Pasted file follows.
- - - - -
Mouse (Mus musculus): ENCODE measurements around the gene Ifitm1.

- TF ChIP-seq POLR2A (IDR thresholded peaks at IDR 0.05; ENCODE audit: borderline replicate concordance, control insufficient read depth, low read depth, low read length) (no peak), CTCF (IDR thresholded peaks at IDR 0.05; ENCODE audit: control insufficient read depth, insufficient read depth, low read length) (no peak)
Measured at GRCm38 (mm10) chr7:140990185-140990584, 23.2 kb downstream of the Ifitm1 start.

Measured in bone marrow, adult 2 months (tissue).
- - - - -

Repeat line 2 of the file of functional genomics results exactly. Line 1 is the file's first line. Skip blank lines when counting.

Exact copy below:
- TF ChIP-seq POLR2A (IDR thresholded peaks at IDR 0.05; ENCODE audit: borderline replicate concordance, control insufficient read depth, low read depth, low read length) (no peak), CTCF (IDR thresholded peaks at IDR 0.05; ENCODE audit: control insufficient read depth, insufficient read depth, low read length) (no peak)